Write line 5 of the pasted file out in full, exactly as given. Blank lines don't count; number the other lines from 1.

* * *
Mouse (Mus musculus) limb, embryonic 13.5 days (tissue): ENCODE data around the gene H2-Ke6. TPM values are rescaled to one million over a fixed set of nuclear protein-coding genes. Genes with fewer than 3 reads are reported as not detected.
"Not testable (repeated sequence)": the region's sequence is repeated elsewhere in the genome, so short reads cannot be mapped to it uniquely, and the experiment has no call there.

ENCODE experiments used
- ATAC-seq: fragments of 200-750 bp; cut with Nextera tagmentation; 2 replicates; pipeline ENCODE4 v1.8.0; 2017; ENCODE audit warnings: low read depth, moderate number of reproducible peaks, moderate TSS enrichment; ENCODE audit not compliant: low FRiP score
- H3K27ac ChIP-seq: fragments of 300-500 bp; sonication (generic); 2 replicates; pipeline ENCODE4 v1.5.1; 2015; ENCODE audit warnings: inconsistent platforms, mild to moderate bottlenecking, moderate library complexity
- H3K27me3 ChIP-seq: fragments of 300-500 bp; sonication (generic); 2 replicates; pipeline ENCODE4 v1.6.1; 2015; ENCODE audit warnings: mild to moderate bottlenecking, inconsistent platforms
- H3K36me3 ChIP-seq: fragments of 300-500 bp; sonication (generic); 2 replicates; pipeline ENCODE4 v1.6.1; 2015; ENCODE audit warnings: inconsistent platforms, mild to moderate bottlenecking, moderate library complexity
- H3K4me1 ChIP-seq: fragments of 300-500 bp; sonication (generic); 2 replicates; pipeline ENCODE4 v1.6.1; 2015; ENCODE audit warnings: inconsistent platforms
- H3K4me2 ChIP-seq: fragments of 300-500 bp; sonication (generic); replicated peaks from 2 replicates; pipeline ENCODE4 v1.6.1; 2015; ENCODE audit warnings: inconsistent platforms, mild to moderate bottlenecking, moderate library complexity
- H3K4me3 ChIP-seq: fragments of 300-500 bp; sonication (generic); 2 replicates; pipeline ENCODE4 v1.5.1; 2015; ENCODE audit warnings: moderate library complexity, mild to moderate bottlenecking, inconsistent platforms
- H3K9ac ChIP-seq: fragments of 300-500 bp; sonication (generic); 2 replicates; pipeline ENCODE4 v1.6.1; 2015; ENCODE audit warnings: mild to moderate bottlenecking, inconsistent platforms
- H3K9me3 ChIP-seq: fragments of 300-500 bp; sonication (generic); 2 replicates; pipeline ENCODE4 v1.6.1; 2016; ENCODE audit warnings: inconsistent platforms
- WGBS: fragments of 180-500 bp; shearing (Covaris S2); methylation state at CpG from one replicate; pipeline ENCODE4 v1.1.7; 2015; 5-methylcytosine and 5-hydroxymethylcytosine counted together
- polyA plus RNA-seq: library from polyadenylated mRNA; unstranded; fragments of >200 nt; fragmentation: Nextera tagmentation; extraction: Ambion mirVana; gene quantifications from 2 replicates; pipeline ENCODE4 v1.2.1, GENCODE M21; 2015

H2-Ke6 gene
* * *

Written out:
- H3K27ac ChIP-seq: fragments of 300-500 bp; sonication (generic); 2 replicates; pipeline ENCODE4 v1.5.1; 2015; ENCODE audit warnings: inconsistent platforms, mild to moderate bottlenecking, moderate library complexity